Millennials are the only generation that spends more time consuming digital media than traditional formats like TV or print. What’s more, nearly 70 percent of millennials are influenced by the posts of friends on social networking sites when it comes to making purchase decisions.
But traditional advertising delivered via social media won’t cut it; you need relatable experiences that symbiotically integrate into the physical world.
Starting a real conversion in the digital age
In today’s world of proliferating social media platforms, it’s not enough to have a Facebook page, a Snapchat profile or even a million Twitter followers. Millennials respond to social influencers but they are done with passive consumption and they will get on board only if you start a real dialogue.
Heineken hit the jackpot with the great success of its Departure Roulette, when the lager brand set up a board at JFK Airport, inviting travelers to switch their destination for a randomly selected new location as part of its Dropped campaign, following four men and their adventures in remote locations.
The video was declared a “viral hit” with over 2.7 million views and high profile media coverage from sites like the New York Times and Time Magazine. When commenters claimed they would happily drop everything for a chance to play, Heineken took it one step further, seeking out these people and giving them a chance to play the game.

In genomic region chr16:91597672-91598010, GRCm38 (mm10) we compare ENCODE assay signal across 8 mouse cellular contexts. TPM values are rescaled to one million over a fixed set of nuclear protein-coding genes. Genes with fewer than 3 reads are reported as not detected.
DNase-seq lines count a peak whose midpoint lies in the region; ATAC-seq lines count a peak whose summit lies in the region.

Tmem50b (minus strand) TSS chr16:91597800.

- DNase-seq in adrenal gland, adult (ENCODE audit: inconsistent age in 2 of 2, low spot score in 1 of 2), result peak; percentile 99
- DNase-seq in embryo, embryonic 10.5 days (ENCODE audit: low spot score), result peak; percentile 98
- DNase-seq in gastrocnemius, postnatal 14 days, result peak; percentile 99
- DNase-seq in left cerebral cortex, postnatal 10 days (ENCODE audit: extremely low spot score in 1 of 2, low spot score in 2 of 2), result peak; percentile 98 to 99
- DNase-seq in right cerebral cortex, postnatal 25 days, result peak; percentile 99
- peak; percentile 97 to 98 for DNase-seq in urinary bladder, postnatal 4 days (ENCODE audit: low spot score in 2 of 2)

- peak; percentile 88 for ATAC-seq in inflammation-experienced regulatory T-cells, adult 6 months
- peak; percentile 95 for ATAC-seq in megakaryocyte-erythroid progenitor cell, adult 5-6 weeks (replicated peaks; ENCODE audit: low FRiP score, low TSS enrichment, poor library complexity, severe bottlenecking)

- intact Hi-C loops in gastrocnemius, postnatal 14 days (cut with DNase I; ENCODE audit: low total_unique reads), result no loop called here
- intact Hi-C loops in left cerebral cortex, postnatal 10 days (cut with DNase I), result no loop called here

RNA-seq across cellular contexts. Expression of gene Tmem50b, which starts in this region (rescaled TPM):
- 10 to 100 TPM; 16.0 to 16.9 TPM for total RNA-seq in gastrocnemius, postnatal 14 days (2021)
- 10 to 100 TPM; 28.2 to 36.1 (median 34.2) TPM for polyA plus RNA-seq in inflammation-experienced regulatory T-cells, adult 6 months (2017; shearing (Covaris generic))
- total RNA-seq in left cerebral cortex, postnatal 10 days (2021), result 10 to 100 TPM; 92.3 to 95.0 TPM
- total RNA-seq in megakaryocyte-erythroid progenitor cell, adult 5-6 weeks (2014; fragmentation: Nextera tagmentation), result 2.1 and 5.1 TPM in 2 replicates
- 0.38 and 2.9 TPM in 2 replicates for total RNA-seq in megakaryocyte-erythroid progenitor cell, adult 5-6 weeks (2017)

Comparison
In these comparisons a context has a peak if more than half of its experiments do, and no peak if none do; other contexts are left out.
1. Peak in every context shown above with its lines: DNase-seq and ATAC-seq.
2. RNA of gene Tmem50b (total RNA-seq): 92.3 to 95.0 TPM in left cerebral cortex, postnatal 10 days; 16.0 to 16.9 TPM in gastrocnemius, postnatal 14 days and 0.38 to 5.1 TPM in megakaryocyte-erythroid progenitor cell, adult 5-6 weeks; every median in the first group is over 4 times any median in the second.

In this way, successful businesses complement online marketing tactics with real-life events that are then shared on social media. Spotify recently partnered with Nike to organize a woman’s 10k race — connecting the digital and physical worlds, promoting the impact that music can have on athletic performance and bolstering brand loyalty for both parties.
New startup softgiving allows millennials to combine their proclivity for volunteering to causes they care about with social media viral posts, increasing awareness and donations for donor-driven organizations in the process.
Building a future legacy means creating a personal experience for millennials. While today’s digital landscape offers a multitude of channels to form a relationship, cutting through this noise is a challenge. This is an opportunity for marketers to get creative.
In order to impress millennials you must bring added value outside of your primary offering: You need to woo them in both the digital and the physical world and then start to grow this bond. Millennials will make or break your business. Interact with these people; create meaningful cross-channel experiences; and then adjust your art until millennials connect with appreciation.
David Peterson is a consultant, international speaker, author and shipwreck survivor. He is a serial entrepreneur and helps businesses to align their offerings with new audience values.